Ironically, despite 94% support from Canadians, Canada lacks a system of free trade domestically, between provinces, and if it had one what would be added to the Canadian economy would dwarf the value of agreements like the TPP by a dozen times:
“The self-inflicted cost [of inter-provincial trade barriers] is staggering. Economists Trevor Tombe and Lukas Albrecht have estimated that full free trade within Canada would add between $50 billion and $130 billion to our GDP each year, or $7,500 per household. To put that number in perspective, $50 billion is twice what the federal government spends on defence. By comparison, a free-trade agreement with China has been projected by the Canadian Chamber of Commerce to increase Canada’s GDP by only $7.8 billion by 2030”.
Material politics matter most now, because Canada lacks a national identity politics to fall back on. Right now the only identity politics that prevail in Canada are the identity politics of small fractions of minority groups, of niches within niches set in motion against other niches in the competition for rewards, recognition, and special rights. But by all means, keep “marching for women” if you think that is in any way relevant and a meaningful response at this time.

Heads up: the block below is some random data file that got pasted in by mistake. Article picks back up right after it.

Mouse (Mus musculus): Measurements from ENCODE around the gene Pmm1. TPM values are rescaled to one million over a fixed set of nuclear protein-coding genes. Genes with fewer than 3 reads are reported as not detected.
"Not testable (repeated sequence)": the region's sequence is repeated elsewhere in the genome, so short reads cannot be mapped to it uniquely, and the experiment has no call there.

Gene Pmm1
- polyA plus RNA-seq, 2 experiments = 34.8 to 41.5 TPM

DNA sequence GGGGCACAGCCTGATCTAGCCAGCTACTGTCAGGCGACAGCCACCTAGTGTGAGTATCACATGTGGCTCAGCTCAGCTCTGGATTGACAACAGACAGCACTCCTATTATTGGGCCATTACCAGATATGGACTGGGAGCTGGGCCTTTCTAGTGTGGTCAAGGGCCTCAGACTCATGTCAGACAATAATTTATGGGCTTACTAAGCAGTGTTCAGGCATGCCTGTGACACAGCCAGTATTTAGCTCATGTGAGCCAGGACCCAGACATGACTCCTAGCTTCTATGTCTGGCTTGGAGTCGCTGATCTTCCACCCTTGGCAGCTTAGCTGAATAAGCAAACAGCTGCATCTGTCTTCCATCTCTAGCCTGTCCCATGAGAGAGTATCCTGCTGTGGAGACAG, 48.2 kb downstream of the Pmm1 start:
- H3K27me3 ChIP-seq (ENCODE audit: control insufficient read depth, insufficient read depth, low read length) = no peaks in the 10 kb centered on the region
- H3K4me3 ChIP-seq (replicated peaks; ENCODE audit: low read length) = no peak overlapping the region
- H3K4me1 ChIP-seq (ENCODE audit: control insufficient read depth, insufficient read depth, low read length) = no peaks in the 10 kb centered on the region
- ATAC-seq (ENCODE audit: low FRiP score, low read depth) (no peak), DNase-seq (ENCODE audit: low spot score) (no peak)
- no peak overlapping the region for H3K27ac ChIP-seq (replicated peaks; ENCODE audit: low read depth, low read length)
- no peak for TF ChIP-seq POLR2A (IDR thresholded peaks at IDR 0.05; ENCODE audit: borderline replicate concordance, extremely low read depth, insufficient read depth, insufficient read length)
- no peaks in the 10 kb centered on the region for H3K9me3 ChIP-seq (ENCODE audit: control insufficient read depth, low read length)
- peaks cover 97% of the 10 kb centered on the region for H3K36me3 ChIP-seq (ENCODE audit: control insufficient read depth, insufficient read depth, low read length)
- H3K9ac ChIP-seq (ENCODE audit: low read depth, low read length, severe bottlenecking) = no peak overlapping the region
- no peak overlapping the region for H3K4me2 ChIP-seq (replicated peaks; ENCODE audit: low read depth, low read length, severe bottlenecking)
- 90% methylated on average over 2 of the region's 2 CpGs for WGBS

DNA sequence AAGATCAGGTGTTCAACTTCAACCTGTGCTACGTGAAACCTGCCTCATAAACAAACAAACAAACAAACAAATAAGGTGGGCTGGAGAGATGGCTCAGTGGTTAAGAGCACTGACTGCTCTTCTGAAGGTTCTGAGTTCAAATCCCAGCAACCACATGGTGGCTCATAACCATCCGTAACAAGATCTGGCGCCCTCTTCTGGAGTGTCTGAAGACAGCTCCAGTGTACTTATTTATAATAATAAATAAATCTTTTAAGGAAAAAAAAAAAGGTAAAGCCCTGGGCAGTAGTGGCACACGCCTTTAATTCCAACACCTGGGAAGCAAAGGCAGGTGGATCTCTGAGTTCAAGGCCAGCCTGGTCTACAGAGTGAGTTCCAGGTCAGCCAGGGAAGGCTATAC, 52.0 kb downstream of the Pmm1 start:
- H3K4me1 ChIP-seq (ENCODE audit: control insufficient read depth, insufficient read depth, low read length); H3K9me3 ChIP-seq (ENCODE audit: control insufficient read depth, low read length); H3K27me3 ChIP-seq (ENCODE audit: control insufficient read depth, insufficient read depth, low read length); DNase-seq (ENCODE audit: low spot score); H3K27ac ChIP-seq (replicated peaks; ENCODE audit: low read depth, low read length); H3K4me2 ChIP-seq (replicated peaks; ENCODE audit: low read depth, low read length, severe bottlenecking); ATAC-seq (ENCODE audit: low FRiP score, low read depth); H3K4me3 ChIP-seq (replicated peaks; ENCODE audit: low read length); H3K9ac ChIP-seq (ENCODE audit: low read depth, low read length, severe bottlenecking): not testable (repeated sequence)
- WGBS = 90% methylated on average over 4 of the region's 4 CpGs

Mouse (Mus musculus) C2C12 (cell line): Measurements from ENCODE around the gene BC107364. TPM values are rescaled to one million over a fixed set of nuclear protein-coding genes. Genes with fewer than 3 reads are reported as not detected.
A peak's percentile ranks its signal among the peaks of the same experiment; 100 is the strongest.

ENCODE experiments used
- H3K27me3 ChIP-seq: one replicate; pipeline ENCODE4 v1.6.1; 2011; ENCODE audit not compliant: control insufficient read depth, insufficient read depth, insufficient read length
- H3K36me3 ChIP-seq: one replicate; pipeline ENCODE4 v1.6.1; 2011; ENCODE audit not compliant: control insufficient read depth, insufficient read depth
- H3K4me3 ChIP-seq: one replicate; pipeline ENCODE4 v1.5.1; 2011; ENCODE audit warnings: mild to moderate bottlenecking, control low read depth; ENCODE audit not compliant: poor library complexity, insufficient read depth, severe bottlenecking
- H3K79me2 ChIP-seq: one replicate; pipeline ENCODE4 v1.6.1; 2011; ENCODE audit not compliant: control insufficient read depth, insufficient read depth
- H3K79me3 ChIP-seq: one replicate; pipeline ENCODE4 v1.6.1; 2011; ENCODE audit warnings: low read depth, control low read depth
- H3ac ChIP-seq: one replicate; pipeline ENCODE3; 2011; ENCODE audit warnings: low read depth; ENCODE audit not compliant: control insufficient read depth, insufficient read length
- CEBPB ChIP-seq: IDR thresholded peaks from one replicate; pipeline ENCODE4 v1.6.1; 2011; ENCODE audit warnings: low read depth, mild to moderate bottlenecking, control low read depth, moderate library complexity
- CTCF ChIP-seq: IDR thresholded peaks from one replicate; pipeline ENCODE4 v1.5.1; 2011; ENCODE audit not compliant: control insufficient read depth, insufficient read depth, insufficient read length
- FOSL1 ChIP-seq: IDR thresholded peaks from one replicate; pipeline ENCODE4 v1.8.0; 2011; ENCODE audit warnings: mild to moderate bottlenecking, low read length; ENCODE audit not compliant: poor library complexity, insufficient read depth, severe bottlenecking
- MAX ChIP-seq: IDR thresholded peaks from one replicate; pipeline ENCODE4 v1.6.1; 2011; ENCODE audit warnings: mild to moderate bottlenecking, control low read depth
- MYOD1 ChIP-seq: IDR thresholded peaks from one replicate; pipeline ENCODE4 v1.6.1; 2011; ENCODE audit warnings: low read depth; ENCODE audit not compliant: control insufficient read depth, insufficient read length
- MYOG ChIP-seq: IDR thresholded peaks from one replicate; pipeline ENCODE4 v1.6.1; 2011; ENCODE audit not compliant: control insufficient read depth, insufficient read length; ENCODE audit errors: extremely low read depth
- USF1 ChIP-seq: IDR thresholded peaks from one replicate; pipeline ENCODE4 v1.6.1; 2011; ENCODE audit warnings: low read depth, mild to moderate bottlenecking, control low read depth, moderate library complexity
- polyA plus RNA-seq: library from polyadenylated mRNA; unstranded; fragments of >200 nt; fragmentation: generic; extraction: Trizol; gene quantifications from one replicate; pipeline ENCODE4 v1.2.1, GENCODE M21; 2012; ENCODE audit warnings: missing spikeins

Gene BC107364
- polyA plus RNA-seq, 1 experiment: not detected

Canada as such is deeply unprepared for what is happening today. Already the ruling Liberals have signaled just how ill-equipped they are to meet this historical moment head on: they have announced a series of palliative, band-aid measures to compensate companies and workers for losses. That is what you do when you expect all of this to blow over soon. However, President Trump already made it clear that if counter-tariffs were slapped on the US, the US would then escalate further. Canada and Mexico have essentially called Trump’s bluff, a dangerous thing to do since they are playing Trump’s game, and you can therefore expect the US to follow through with more measures, and on and on this will go.
Thus the band-aid measures, being conceived by a short-term mentality, will simply not suffice as deglobalization becomes the new “fact of life”. The next party in Canada to win an election would not only need to sound like it is nationalist, if it is really smart it will do what Trudeau failed to do: establish an infrastructure, with incentives and subsidies, for new national industries that are fully protected, operating within a protected domestic market. Canada builds jets, trains, and ships: there is no credible reason it cannot have its own line of automobiles—Canadians need to rush to neutralize Trump’s planned auto tariffs. The Canadian government may need to launch new state-owned enterprises, and would need to decouple the pricing of petroleum from the world market. Canada is self-sufficient in oil, and could go for at least two centuries without imports—it is time to make oil as cheap as possible for Canadian consumers and producers, and it ought to be close to free.